How I built my first gaming PC – Reader’s Feature Read more:

How I built my first gaming PC - Reader’s Feature

All my life I have been a console gamer, starting on the PlayStation 1, all the way up to the PlayStation 4. The closest I got to PC gaming was either playing on my mate’s gaming PC or playing Football Manger on my laptop. I was quite happy as a console gamer, until the recent events regarding PS4 Pro and Project Scorpio came to light.

The idea of having mid-generation console upgrades, that would mean I would no longer have the best experience possible unless I upgraded, caused me to reconsider my position as a console gamer. I had always looked enviously at PC gamers who are able to play games with a better performance than their console counterpart, and the fact that PC gamers got to experience lots of indie games that never come to console.

The cost of a good enough PC was the only thing that put me off. Having to pay for a new console every couple of years or so made PC gaming look cheaper in the long run, as I would only need to make incremental upgrades to my PC every few years.

I began to thoroughly research good gaming PC deals, but I was advised to seriously consider building it myself as it would turn out cheaper. At first I scoffed at the idea of me building a PC, but further research and talking on forums led me to believe that it wouldn’t be as difficult as I expected.

A couple of weeks later I had got together a list of components that would be compatible with each other using the great website PCPartPicker. My main aim was to build a PC powerful enough to run a game I’m eagerly anticipating called Planet Coaster, however I then found that I would be within budget to build a PC more powerful than needed just for that game. I decided to spend that bit extra so that I could have a PC that was a bit more futureproof.

So then I went to order all the parts listed below:

Motherboard: ASRock H110M-DGS Micro ATX LGA1151 motherboard – £51.99
CPU: Intel Core i5-6500 3.2GHz quad-core processor – £181.90
Memory: Kingston HyperX Fury Black 16GB (2 x 8GB) DDR4-2133 memory – £66.92
SSD: Kingston SSDNow V300 Series 120GB 2.5″ solid state drive – £39.99
HDD: Samsung 2TB – £79.99 (This was actually a hard drive I bought a while ago to put into my PlayStation 4 but never got around to putting in.)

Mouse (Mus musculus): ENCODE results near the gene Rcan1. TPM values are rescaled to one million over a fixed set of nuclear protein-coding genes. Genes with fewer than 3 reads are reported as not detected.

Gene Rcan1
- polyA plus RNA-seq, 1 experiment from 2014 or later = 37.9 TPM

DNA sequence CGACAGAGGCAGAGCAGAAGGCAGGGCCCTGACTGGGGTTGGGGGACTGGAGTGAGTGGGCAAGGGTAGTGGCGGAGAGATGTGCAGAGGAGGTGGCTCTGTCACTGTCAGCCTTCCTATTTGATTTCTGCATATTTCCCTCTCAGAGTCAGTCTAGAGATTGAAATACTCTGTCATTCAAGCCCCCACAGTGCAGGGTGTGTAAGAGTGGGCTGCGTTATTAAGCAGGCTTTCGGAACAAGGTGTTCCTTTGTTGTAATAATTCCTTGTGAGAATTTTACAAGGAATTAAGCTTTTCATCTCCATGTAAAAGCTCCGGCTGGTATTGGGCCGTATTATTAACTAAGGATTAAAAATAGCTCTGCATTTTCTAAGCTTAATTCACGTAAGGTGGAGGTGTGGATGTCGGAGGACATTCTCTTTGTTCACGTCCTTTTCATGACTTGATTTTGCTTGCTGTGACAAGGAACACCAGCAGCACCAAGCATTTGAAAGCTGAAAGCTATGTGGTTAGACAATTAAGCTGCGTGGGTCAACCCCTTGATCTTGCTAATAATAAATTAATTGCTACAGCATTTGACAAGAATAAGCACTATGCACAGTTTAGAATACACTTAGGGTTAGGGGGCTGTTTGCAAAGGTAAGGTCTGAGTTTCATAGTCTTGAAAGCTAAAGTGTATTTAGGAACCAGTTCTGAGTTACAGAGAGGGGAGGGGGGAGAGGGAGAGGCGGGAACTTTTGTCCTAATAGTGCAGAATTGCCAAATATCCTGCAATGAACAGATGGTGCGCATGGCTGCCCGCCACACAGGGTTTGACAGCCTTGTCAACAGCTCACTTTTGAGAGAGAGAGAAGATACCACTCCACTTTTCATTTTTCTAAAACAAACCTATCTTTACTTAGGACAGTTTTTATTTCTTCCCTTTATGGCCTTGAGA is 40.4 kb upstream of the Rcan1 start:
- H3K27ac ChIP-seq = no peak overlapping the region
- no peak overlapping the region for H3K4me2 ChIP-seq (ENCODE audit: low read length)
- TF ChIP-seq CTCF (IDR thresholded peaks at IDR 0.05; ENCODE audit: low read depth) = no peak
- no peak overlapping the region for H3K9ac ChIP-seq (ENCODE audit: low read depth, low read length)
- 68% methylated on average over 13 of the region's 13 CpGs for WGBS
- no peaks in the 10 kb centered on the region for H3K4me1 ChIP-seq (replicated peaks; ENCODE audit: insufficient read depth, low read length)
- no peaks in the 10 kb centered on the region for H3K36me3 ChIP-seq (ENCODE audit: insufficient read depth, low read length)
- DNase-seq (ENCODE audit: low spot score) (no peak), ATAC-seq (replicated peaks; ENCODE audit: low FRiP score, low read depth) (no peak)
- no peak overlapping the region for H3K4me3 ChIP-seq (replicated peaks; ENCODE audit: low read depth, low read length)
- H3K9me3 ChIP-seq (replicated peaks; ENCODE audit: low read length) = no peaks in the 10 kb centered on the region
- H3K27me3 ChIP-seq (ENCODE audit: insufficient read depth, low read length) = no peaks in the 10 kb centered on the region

Graphics card: Asus GeForce GTX 970 4GB STRIX video card – £199.99
Case: Thermaltake Versa H21 ATX mid-tower case – £30.99
Power supply: Deepcool 750W 80+ Gold Certified ATX power supply – £59.99
Monitor: Samsung 24 inch 1080p monitor – £119.99
Gaming keyboard and mouse – £29.99
Operating system: Windows 10 – £79.99
Wireless USB: £4.99

Altogether this came to a total of £946.72 (I have included delivery costs in this as I signed up for a month’s free trial on Amazon Prime, so got free delivery on everything).

Once everything had arrived I set upon putting it together. There are lots of useful guides out there on the Internet in written and video form. I actually preferred the written guides by PC Gamer, as then I was able to look for certain things on the motherboard they were describing – rather than watching a video of a different motherboard to mine.

Following the step-by-step guides for each component was very easy to do, and the only thing I found to be fiddly was trying to connect the power cables for different components onto the motherboard, due to the pins being extremely small.

The biggest tip I would give to anyone building their first PC would be to use the cable management system of the case as you are doing the build, otherwise things can get very messy cable-wise later on, which will make the build much harder.

I went to push the power button with trepidation, but was delighted when I saw the boot screen come on with no errors. All I then had to do was put in the Windows 10 USB and follow the simple install process until I had my own fully working PC.

It was a daunting prospect at first, but I would fully recommend doing it if you are sitting on the fence regarding building a PC. I was a complete novice and I found it much easier than I thought I would. I am committed to the cause now too, as I starting to read about all things PC gaming related, so that I can keep my PC in the best shape possible now and in future. And so that I am ready for any future upgrades I may decide to do.

Now just counting down the days until the next Steam sale!